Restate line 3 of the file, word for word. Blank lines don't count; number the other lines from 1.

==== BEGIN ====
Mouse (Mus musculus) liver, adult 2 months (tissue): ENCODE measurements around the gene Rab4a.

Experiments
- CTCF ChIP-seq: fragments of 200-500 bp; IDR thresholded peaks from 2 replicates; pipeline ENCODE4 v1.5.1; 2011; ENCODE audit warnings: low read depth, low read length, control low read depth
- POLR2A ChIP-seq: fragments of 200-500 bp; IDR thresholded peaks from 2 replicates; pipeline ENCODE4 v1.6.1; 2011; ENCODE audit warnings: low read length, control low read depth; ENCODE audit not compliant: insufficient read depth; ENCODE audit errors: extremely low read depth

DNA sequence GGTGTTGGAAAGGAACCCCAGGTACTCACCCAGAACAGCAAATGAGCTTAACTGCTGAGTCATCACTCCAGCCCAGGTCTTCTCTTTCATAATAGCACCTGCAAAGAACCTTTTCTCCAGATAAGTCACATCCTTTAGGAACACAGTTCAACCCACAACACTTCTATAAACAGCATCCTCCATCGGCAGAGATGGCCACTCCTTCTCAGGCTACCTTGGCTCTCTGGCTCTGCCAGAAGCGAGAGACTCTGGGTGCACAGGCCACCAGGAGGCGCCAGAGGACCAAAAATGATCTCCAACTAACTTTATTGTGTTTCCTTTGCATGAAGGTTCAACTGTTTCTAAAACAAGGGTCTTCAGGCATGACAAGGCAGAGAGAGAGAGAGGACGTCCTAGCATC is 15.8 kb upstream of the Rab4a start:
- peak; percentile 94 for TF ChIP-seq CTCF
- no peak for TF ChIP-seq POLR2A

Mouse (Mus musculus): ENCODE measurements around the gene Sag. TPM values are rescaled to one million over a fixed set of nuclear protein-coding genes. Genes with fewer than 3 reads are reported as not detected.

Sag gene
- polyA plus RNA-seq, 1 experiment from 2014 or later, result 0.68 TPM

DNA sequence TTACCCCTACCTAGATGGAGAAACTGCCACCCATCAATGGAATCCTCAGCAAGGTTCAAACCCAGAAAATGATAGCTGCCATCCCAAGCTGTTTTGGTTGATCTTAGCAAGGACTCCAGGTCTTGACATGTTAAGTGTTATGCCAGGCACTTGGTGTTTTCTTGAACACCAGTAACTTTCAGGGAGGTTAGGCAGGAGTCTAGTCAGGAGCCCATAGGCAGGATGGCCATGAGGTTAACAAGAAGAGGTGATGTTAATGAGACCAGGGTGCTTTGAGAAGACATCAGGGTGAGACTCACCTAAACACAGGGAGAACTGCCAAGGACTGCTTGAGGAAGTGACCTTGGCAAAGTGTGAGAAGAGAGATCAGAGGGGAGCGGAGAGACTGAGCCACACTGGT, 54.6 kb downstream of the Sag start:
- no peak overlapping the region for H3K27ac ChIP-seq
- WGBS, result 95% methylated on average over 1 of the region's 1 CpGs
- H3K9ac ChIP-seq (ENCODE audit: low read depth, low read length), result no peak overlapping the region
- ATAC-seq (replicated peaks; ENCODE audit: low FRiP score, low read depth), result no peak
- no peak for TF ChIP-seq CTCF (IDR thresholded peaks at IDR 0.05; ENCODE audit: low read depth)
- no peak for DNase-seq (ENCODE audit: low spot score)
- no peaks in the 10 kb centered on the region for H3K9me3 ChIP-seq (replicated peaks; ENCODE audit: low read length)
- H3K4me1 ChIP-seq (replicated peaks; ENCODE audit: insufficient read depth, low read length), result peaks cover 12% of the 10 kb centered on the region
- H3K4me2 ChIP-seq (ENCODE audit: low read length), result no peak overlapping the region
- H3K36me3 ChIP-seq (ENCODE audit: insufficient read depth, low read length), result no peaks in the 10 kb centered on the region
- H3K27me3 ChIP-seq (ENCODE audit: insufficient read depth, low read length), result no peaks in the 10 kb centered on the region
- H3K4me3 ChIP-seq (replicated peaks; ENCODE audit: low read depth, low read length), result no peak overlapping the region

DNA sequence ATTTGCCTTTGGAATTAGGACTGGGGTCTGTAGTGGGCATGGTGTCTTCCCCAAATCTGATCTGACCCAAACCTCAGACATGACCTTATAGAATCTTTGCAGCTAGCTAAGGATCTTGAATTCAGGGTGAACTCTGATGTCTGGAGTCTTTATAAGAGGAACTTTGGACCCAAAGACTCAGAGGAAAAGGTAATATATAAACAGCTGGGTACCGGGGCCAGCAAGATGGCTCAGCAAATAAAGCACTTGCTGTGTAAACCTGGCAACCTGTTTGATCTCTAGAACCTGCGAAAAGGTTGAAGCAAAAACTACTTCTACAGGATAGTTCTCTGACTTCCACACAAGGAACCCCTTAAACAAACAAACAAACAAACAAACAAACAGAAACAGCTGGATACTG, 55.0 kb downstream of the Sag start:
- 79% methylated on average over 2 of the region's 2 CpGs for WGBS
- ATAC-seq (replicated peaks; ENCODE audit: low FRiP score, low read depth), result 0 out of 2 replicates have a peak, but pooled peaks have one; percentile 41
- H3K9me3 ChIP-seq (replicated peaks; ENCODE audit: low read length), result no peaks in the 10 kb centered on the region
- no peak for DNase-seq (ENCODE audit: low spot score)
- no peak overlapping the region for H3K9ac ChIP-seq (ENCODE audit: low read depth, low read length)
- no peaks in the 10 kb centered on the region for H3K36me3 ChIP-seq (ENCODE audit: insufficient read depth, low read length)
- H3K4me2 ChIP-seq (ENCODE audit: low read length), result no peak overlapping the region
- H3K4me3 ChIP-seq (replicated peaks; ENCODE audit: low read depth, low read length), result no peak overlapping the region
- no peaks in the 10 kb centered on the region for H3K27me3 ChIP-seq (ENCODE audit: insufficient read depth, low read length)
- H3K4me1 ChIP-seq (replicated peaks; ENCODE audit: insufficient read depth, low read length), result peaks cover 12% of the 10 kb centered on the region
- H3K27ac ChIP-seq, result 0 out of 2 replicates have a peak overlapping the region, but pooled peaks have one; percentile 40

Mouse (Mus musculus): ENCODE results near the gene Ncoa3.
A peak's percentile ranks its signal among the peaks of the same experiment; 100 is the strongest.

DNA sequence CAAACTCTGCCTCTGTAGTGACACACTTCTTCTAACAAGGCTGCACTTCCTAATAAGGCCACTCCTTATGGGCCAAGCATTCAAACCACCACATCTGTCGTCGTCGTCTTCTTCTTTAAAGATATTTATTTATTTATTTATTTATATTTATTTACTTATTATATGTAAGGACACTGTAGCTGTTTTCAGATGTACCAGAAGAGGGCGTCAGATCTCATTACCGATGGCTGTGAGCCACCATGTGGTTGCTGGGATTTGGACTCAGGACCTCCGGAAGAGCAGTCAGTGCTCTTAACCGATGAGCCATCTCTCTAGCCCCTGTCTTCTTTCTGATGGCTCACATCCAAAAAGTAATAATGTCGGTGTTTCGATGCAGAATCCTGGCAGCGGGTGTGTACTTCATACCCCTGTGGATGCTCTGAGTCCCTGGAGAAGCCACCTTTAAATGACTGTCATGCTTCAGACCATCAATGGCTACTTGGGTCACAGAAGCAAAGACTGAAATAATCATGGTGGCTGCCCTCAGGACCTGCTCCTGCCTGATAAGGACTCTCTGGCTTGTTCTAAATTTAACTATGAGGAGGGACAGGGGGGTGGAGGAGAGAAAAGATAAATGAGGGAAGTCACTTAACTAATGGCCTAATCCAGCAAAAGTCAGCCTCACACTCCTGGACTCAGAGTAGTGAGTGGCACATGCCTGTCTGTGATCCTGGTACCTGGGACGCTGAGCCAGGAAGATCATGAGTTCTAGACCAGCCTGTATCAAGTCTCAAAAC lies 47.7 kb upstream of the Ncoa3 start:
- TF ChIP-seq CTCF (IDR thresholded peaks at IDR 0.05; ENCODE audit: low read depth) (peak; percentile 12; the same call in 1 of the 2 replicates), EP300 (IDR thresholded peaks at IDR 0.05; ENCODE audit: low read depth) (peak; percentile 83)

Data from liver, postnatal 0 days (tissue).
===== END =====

- CTCF ChIP-seq: fragments of 200-500 bp; IDR thresholded peaks from 2 replicates; pipeline ENCODE4 v1.5.1; 2011; ENCODE audit warnings: low read depth, low read length, control low read depth